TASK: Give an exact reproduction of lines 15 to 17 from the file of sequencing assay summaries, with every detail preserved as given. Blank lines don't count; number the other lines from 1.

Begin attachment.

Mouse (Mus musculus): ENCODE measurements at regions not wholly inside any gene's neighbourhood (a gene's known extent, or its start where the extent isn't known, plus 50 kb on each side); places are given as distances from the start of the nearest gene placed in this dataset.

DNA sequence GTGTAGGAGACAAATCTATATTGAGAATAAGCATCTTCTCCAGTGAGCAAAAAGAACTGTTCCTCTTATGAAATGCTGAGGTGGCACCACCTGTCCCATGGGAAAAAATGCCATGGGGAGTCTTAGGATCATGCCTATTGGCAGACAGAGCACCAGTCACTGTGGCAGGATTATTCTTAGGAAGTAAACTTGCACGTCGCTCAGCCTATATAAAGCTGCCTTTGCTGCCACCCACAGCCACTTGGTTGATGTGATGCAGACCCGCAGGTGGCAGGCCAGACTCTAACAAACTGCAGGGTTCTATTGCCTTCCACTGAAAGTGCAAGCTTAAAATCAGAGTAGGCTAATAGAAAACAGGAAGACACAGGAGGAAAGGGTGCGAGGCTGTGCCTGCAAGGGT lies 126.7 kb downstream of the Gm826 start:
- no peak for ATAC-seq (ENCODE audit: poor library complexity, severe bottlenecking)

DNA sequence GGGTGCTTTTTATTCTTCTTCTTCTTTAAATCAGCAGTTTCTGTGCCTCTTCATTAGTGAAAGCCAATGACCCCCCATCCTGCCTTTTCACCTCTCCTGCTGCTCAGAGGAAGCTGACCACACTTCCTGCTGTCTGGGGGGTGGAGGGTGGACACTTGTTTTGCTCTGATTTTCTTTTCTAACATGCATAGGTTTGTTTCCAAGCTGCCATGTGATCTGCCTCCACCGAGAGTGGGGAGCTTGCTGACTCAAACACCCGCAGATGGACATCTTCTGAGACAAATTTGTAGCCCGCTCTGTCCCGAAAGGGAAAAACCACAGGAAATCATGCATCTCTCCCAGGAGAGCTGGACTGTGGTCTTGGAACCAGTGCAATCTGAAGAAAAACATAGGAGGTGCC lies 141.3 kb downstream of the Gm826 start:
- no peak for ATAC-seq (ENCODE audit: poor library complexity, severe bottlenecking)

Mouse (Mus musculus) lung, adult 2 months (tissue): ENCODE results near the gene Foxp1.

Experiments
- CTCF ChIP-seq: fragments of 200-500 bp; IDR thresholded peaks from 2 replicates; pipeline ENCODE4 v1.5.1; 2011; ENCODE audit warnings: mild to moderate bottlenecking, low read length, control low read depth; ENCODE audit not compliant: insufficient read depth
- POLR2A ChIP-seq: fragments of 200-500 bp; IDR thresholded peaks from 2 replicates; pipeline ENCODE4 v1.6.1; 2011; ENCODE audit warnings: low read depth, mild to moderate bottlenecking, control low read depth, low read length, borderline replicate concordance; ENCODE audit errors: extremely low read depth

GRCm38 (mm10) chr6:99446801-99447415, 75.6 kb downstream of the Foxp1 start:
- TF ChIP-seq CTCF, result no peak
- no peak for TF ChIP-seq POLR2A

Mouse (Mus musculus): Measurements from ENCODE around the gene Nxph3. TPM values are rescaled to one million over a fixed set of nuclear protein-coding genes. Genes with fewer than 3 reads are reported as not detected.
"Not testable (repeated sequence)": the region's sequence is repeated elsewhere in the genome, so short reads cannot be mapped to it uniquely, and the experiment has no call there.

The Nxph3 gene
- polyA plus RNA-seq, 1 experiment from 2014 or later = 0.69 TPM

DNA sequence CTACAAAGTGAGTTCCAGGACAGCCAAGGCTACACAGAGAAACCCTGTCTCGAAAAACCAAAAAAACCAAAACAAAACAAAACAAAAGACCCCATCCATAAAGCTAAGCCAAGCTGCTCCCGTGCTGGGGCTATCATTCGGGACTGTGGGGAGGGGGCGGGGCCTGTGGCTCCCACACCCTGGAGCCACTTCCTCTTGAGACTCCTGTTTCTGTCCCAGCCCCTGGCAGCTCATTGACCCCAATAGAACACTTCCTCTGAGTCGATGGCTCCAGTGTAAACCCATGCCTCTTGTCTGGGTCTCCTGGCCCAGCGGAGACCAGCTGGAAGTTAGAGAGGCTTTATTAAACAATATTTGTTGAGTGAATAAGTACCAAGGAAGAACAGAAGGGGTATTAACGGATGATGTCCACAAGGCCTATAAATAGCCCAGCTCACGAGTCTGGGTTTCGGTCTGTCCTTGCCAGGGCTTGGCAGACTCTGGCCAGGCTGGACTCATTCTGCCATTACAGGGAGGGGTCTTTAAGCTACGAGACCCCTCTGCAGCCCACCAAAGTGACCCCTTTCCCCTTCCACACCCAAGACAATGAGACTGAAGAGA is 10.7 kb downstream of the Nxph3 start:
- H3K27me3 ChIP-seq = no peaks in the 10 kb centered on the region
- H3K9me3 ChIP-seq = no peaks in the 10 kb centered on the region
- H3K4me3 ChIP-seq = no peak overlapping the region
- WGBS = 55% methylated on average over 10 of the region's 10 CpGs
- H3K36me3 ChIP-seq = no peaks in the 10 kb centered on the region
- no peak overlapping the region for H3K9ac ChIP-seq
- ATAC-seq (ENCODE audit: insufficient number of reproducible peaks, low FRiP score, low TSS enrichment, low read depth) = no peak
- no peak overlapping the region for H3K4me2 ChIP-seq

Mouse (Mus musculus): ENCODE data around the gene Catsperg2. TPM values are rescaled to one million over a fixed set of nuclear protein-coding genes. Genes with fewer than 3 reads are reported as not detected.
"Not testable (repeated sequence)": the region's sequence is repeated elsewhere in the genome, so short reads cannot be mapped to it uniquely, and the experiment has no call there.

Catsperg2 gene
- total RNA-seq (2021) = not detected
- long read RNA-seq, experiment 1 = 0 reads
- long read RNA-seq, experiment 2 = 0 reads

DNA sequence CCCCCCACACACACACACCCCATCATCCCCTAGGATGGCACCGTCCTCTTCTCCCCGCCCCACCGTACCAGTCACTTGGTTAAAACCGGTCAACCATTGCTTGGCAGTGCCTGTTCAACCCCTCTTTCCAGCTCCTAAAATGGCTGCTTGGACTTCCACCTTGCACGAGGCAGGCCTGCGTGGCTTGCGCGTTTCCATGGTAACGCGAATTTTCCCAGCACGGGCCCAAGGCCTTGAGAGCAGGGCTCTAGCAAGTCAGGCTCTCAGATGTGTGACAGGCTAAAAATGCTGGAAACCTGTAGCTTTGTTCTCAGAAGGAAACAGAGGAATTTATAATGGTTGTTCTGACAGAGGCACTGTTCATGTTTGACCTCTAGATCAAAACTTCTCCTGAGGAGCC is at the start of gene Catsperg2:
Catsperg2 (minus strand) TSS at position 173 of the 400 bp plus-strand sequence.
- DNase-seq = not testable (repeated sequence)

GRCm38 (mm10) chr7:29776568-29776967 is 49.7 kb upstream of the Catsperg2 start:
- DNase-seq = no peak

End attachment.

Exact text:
The Nxph3 gene
- polyA plus RNA-seq, 1 experiment from 2014 or later = 0.69 TPM

DNA sequence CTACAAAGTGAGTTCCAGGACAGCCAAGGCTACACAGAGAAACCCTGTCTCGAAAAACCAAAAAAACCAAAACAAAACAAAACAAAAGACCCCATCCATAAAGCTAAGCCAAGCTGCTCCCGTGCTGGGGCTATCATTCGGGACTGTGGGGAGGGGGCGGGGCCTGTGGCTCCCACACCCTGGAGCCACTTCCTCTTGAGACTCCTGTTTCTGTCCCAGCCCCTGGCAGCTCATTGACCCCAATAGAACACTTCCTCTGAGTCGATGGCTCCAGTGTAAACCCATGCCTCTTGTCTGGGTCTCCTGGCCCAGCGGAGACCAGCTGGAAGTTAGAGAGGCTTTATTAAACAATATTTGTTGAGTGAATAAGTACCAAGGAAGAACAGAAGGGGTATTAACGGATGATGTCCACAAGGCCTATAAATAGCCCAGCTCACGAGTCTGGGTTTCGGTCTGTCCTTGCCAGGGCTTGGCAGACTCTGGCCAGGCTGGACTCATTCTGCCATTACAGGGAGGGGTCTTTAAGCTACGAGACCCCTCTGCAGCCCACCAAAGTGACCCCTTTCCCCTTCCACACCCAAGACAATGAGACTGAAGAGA is 10.7 kb downstream of the Nxph3 start: